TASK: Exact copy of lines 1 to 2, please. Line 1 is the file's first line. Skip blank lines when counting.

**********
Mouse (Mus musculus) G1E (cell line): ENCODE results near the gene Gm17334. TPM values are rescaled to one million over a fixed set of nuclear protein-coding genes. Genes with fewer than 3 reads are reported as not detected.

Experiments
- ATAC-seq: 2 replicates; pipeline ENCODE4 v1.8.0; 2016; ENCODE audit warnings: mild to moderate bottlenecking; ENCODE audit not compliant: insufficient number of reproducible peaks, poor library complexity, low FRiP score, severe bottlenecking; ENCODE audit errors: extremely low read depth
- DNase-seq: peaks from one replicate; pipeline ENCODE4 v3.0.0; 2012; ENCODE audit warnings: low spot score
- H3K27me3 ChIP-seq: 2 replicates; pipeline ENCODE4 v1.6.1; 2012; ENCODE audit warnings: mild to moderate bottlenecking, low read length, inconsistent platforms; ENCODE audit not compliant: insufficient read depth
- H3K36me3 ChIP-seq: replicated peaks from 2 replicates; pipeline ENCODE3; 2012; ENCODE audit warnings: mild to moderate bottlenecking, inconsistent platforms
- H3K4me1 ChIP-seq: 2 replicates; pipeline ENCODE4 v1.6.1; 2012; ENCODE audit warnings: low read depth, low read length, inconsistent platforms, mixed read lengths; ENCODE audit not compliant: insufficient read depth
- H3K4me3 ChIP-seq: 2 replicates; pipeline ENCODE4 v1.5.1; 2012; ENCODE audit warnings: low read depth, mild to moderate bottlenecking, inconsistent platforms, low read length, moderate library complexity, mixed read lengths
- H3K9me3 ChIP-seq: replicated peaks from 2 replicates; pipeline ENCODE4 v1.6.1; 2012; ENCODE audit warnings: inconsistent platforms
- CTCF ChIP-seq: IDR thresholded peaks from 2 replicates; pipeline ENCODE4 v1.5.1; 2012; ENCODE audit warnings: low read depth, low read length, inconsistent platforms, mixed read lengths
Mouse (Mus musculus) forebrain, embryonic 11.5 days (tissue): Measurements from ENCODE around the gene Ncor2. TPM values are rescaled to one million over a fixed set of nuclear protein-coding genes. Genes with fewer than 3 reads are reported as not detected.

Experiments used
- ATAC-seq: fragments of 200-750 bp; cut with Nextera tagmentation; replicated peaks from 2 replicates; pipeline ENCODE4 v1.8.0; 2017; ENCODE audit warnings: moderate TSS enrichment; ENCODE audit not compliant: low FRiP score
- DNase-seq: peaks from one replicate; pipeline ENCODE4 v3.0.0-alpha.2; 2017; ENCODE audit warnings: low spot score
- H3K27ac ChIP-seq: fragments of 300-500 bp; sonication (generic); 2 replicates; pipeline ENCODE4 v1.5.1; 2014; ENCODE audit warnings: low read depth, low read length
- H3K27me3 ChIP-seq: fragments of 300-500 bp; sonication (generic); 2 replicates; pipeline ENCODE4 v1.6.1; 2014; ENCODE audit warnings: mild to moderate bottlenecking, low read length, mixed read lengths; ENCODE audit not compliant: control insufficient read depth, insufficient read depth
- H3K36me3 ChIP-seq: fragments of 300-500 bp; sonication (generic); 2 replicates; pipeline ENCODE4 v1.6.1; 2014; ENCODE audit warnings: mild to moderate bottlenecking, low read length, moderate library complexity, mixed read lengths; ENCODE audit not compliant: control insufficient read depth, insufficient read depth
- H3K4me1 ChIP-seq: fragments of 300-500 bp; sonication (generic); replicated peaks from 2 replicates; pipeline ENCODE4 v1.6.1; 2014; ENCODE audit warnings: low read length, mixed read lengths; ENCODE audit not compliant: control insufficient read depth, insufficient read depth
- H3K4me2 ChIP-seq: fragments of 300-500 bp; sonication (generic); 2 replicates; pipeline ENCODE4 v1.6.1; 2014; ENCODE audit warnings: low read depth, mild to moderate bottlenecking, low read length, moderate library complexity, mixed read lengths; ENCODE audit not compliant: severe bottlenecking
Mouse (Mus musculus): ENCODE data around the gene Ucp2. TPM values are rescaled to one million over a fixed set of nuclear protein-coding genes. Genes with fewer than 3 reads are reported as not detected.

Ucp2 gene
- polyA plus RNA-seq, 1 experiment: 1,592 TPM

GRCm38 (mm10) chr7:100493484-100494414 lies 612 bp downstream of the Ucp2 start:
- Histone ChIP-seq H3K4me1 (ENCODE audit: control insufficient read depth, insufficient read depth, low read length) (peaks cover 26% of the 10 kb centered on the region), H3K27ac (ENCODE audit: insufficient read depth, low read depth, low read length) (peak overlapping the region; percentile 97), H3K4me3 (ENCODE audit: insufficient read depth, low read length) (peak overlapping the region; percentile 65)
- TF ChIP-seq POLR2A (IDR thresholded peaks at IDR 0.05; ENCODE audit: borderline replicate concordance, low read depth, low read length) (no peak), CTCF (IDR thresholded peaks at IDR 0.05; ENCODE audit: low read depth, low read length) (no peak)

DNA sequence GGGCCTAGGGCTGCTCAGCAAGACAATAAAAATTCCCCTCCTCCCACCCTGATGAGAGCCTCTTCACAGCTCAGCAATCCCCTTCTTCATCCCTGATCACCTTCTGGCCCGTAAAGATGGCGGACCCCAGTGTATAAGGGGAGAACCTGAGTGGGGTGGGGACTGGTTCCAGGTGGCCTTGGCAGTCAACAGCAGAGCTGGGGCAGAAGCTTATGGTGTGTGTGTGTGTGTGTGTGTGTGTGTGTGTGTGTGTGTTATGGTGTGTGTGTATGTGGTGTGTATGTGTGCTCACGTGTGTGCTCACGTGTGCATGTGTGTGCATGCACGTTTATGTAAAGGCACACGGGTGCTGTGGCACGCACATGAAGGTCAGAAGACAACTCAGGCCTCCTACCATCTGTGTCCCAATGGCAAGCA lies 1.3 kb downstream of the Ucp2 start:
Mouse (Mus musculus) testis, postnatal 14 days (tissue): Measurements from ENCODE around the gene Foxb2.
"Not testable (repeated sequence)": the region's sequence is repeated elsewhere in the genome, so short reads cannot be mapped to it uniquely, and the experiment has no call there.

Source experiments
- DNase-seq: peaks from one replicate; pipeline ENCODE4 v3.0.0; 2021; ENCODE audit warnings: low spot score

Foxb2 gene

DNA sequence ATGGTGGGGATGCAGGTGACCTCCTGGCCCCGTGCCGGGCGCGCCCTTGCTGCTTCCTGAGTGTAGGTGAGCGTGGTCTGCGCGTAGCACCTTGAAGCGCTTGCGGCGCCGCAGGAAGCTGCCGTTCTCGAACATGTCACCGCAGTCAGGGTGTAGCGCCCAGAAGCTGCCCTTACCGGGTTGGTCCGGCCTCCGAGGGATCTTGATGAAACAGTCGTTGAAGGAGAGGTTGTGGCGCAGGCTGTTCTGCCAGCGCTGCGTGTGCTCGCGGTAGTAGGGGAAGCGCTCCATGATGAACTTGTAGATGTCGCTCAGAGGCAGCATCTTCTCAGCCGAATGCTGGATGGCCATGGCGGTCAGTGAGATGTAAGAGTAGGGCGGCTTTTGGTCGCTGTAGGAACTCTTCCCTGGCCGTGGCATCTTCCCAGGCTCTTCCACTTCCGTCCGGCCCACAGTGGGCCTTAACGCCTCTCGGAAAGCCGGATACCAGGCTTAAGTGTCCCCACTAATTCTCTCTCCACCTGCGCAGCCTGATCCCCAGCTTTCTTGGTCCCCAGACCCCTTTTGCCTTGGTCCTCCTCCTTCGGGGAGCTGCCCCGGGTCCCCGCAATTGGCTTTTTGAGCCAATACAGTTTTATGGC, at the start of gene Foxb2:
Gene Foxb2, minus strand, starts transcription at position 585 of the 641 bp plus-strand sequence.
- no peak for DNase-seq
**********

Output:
Mouse (Mus musculus) G1E (cell line): ENCODE results near the gene Gm17334. TPM values are rescaled to one million over a fixed set of nuclear protein-coding genes. Genes with fewer than 3 reads are reported as not detected.

Experiments